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SXSW Online Harassment Summit: How Widespread Is Internet Hate and What Can We Do About It?

Predictably, there are no easy answers.

Re/code

What causes online harassment? How prevalent is it? How do we deal with it? Can we? If so, who’s responsible for taking action?

These are the questions on everyone’s mind at the SXSW Interactive Online Harassment Summit, held in downtown Austin’s Hyatt Regency hotel. Speakers from Google, Facebook, the ACLU, the Anti-Defamation League and loads of well-known anti-harassment activists have gathered here with the express goal of airing some of the uglier truths about online discourse.

To backstory here is that the Online Harassment Summit was born out of a controversy involving the toxic online Gamergate movement, which ascended in 2014 and ushered in a larger conversation about the problem of Internet abuse. This past fall, Re/code extensively covered the fallout of SXSW Interactive’s decision to cancel two gaming-related panels because of security threats; one session included targets of Gamergate and planned to discuss abuse more broadly, and the other was organized by people associated with Gamergate.

Threats from Vox Media* and BuzzFeed to pull out unless SXSW reinstated the panels, plus heated discussion on social media, pushed SXSW Interactive director Hugh Forrest to put together the Online Harassment Summit. Though there were some bumps on the way — including exasperated tweets from those helping to put the Summit together — the event began on Saturday without any visible hitches.

One of the first panels, “Why Does Hate Thrive Online,” addressed the roots of online hate and how pervasive the problem is. Online abuse expert and panelist Andrea Weckerle said that “one out of three people said they’ve been targeted by or witnessed harassment online,” and Maeve Duggan, her co-panelist from the Pew Research Center, said that Pew survey data found that the dominant varieties of online abuse included “name-calling, embarrassment [public humiliation], physical threats, sustained harassment, sexual harassment and stalking.”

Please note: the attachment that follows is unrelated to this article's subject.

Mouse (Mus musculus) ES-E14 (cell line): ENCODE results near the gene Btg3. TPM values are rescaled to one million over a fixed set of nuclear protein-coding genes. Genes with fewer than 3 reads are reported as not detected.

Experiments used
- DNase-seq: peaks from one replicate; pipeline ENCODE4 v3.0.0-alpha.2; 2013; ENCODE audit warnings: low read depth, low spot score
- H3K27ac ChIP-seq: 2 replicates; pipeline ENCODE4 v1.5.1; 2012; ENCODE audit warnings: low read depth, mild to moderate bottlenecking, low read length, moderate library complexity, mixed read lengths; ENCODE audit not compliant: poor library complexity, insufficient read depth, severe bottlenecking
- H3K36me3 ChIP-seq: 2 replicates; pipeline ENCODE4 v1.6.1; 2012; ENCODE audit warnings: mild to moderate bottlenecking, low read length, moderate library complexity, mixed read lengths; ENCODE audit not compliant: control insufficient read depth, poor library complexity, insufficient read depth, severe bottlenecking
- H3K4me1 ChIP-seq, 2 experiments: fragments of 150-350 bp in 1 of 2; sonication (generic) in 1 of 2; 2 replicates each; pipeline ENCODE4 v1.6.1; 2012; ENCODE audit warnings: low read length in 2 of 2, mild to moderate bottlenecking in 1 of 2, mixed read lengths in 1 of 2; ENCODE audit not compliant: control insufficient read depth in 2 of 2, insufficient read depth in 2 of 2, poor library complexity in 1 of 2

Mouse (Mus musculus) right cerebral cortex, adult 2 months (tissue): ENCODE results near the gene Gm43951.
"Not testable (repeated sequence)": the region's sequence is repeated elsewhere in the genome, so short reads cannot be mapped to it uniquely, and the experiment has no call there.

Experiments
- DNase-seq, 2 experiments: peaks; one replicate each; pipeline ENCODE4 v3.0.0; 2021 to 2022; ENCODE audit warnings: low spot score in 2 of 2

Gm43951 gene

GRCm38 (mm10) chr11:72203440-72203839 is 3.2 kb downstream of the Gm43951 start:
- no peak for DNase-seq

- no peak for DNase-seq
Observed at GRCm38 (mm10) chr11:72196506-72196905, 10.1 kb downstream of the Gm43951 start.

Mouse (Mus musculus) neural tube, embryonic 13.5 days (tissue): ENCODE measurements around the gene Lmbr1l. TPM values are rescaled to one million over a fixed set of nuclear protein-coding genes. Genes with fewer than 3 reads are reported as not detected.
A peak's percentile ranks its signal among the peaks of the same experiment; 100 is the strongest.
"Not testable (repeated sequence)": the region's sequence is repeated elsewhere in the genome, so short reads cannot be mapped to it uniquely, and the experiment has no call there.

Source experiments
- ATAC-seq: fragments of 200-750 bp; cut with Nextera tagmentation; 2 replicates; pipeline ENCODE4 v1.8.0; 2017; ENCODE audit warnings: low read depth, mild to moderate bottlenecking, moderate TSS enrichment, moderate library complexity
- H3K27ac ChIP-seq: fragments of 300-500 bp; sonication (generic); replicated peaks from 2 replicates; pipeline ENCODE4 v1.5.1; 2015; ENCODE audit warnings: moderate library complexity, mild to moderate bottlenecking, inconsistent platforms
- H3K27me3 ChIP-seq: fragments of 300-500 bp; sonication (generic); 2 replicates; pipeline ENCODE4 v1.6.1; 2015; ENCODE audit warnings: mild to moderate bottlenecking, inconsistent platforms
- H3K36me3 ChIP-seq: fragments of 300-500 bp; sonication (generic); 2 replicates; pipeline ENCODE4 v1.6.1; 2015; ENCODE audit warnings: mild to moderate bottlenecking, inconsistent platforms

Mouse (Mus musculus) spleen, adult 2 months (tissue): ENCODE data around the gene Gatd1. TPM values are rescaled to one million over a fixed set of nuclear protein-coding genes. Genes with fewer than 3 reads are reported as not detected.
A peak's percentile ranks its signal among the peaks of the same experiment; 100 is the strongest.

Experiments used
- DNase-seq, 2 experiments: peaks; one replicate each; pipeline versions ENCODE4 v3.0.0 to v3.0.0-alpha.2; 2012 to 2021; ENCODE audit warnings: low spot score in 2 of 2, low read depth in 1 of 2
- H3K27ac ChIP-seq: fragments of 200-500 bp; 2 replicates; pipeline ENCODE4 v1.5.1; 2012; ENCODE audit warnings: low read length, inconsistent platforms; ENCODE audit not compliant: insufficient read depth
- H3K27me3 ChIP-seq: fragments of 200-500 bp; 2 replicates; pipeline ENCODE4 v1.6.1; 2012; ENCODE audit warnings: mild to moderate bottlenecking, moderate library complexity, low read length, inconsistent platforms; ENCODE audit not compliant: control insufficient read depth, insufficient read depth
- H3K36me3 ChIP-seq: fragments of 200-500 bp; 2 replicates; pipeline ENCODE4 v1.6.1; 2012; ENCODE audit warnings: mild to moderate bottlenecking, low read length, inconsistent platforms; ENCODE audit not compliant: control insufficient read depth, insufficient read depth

Duggan added that while men said they experience more harassment online than women, the kind of abuse that women reported was much more severe, particularly among younger women.

Other panels and speakers attempted to wrestle with the question of what can be done about it. Also this question: When does attempting to regulate hateful speech end up infringing on free speech values?

Brianna Wu, a game developer and one of the Summit’s planners, specifically called out Silicon Valley, telling her session that “we need these companies to agree to outside auditing of their practices,” in order to properly evaluate what these platforms can do to monitor hateful content. Canadian law professor Joanne St. Lewis also highlighted it as a corporate problem, arguing that harassment doesn’t take place in the “digital commons — it’s American corporate space.”

Elsewhere, in a panel entitled “How Far Should We Go to Protect Hate Speech,” speakers from Google, Facebook and the ADL discussed their approaches, obligations and official community guidelines.

“When we enforce [hateful content] policies, that’s where the real difficulty is. Crafting a policy is tricky especially because we’re so global,” Facebook policy exec Monika Bickert said. “But the really tricky part is how can we enforce those policies when we receive more than one million reports a day.”

Google’s Juniper Downs also emphasized Google’s efforts to manage YouTube’s community, where “scale is truly tremendous.”

“It’s not ‘anything goes’ — the detail is important here,” Downs said. “We don’t allow content that incites violence or that has primary purpose of promoting hatred [against ethnic groups, genders, etc.]. We removed 14 million videos in 2014.”

Virtually all the speakers agreed on one point however: Dealing with these problems requires a combination of changing technological platforms, laws and social norms. In the “Hate Thrives” panel, Susan Benesch raised a point that shrewdly addressed all three.

“Some people will say things online without really thinking about the consequences,” Benesch said. “And in some cases, when they are held to account, they come to their senses.”

* Vox Media owns this website.

This article originally appeared on Recode.net.

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